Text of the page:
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Could I get some critique on some interview shots I did

Discussion in 'Street, Documentary, and Portrait' started by Jayradikal, Aug 14, 2012.

  1. Jayradikal

    Jayradikal Mu-43 Rookie

    May 10, 2012
    Hi guys,

    I've thrown a few photos up on here: reddit - Imgur

    I did this shoot for a mates TV show, just documenting the interviews for web content and that sort of thing.

    Can I please get some feedback on these as i'll be going back to the same venue and shooting more bands for the tv show this weekend, so same circumstances as the shoot I'm posting here, but this time I want to be more prepared and make improvements.

    Also, I want to know if you guys think I've layered the post on too much?
    One thing I will be taking next time is my flash to bounce off the walls or ceiling, and i suspect the handheld light will be used again when they're filming. Thanks for your time and critique !
  2. a_foolishman

    a_foolishman Mu-43 Regular

    Jun 22, 2012
    Kelly Graham
    Highlights are badly blown.

    To me the people appear to have a plasticky appearance. I'm guessing that this comes from some combination of too much PP/noise reduction.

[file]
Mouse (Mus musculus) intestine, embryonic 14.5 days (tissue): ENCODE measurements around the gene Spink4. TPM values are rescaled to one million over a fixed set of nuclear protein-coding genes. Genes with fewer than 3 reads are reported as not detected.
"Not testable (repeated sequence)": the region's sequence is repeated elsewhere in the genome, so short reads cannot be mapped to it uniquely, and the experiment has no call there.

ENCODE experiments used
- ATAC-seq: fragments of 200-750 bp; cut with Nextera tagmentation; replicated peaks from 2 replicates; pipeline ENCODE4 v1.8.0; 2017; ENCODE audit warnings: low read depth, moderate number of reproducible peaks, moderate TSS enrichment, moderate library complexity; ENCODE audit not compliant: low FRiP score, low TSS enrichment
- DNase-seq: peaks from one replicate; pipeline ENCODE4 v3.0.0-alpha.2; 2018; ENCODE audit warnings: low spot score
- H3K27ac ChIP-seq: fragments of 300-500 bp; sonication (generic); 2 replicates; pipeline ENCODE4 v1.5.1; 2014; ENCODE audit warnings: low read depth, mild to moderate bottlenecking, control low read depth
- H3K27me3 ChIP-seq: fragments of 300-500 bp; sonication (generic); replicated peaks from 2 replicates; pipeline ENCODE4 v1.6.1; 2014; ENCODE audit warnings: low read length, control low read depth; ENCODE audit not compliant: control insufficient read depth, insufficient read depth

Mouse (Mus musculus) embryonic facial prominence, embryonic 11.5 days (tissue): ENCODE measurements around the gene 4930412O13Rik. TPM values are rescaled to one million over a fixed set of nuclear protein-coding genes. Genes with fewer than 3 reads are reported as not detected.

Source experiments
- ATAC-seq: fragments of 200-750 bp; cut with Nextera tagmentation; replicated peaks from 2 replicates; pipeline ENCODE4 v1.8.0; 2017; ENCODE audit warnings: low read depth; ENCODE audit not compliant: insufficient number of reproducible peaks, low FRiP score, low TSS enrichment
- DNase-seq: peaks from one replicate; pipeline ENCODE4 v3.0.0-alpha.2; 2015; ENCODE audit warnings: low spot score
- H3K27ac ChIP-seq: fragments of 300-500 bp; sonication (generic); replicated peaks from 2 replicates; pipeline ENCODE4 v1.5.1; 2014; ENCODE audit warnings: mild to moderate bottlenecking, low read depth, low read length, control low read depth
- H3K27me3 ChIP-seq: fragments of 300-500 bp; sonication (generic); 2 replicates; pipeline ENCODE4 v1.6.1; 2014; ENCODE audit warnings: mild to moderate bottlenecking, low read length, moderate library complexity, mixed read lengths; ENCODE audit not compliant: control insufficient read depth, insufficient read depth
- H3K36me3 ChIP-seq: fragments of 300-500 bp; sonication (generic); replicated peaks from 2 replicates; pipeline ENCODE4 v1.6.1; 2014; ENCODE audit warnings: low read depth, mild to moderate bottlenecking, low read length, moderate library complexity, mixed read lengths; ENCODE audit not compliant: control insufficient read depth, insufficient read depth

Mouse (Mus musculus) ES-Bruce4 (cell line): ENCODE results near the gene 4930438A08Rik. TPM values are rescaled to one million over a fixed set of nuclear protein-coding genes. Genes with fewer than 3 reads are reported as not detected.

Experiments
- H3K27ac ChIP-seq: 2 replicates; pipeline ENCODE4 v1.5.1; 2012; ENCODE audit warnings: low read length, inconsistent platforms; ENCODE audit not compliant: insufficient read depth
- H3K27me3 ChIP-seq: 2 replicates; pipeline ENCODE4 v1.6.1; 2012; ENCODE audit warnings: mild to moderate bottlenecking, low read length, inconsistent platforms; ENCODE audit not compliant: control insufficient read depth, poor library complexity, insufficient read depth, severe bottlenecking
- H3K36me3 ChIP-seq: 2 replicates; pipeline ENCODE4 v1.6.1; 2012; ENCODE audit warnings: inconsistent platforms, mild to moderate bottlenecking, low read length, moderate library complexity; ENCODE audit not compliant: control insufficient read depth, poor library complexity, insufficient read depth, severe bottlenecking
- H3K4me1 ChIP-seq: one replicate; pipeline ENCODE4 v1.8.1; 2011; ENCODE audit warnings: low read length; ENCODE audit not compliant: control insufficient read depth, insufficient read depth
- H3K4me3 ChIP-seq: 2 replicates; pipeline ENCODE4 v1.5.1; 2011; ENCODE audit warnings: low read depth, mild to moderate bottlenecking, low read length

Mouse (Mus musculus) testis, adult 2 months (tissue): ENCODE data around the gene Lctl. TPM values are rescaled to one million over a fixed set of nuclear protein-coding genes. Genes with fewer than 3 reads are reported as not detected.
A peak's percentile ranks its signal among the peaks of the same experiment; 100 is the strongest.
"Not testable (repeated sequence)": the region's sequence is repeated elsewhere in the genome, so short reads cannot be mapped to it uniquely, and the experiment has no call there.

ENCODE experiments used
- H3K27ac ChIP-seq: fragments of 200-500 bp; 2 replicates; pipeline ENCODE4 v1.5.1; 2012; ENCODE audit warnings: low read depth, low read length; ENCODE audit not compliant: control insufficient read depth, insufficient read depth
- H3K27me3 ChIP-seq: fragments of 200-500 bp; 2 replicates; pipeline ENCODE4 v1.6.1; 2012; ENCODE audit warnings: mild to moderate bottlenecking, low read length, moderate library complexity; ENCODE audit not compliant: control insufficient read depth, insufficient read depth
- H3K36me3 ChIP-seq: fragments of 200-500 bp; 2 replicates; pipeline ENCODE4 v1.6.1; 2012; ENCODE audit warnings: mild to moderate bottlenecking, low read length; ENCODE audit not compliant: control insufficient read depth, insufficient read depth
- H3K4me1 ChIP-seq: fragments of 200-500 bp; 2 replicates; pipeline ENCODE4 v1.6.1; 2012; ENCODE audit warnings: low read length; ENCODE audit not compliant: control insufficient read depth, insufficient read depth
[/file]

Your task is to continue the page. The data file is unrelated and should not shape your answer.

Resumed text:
I'd work on my exposure if I were you. It seems like their was a lot of light around for the video cameras so you should be able to get decent shots.

    It's ok to have a lot of black shadows as long as people's faces are well exposed.

    Not bad for a first outing.
    • Like Like x 1
  3. Hikari

    Hikari Mu-43 All-Pro

    Nov 26, 2010
    The style I don't mind. I don't think you need to take the edges off the work. In fact you could use it to your advantage. I would do a search for the photography of Chip Simmons--you colors reminded me of his work and his work is a little funky.

    I like the last one the best. It is a nice portrait. I like the guy shoving the mic in the musician's faces as it tells a story and the light in the background is a nice touch. A pity you got rid of the color. I would not be afraid of the bad lighting, but learn to use it for your advantage.

    I guess my biggest beef is you are off to the side. When you do engage, like with the last image, your images are good. This is to do with your approach. You may find before and after the interview is going to be your time. You can use it to break the ice, but don't break the conversation--you may have to keep that going yourself almost like taking over from the interviewer. If you are doing this with the interviewer, then cooperate with him to let him know what you need--you can work in a tag game. Engaging the subjects also makes them more relaxed with you. And if you are not having fun, they will show it--and it is tough to relax when the shoot os not relaxing, but you need to at least appear that way--I have my own portrait persona.

    But it is a tough situation as people are not used to having a camera suck in their face and for someone to take lots of pictures. You need to work fast and keep taking images to find that magic moment.

    Ultimately it is alway about people. The viewer is interested in people. We want to see something that appears on some level to be personal.
    • Like Like x 1
  4. Jayradikal

    Jayradikal Mu-43 Rookie

    May 10, 2012